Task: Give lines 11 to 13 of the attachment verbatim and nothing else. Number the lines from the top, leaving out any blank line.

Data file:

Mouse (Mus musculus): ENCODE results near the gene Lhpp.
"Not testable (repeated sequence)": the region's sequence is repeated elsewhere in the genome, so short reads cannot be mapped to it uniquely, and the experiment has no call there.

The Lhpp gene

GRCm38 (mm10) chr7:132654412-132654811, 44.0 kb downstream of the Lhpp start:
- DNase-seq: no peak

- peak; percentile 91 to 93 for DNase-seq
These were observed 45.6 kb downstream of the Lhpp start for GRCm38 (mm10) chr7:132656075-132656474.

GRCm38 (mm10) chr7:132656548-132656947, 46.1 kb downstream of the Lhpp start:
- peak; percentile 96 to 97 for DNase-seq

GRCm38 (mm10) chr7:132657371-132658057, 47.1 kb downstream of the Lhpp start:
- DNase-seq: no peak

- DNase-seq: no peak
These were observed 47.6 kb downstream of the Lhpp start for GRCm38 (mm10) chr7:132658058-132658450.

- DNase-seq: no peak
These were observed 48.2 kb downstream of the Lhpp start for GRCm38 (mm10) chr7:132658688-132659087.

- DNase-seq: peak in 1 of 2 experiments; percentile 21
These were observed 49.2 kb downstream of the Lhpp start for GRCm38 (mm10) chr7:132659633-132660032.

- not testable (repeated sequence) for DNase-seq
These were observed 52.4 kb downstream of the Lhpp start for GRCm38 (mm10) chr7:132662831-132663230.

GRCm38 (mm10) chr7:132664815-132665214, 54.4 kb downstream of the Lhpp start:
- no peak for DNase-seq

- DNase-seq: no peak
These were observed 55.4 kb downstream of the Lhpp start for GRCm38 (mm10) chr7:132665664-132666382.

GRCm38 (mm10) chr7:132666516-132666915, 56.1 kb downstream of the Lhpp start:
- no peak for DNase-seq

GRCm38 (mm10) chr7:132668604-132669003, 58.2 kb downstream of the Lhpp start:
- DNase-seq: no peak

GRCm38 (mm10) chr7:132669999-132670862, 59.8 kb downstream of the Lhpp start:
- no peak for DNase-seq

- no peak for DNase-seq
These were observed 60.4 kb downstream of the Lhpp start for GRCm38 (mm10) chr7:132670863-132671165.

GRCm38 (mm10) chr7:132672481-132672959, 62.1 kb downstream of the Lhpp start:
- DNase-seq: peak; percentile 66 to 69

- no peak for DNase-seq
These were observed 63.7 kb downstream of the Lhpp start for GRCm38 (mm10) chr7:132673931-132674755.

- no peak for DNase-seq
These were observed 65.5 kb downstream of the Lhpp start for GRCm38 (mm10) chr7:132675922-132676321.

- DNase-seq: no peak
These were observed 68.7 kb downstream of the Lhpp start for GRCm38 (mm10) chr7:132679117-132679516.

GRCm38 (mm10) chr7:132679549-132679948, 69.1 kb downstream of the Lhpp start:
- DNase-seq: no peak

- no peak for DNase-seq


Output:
- DNase-seq: no peak

- DNase-seq: no peak
These were observed 47.6 kb downstream of the Lhpp start for GRCm38 (mm10) chr7:132658058-132658450.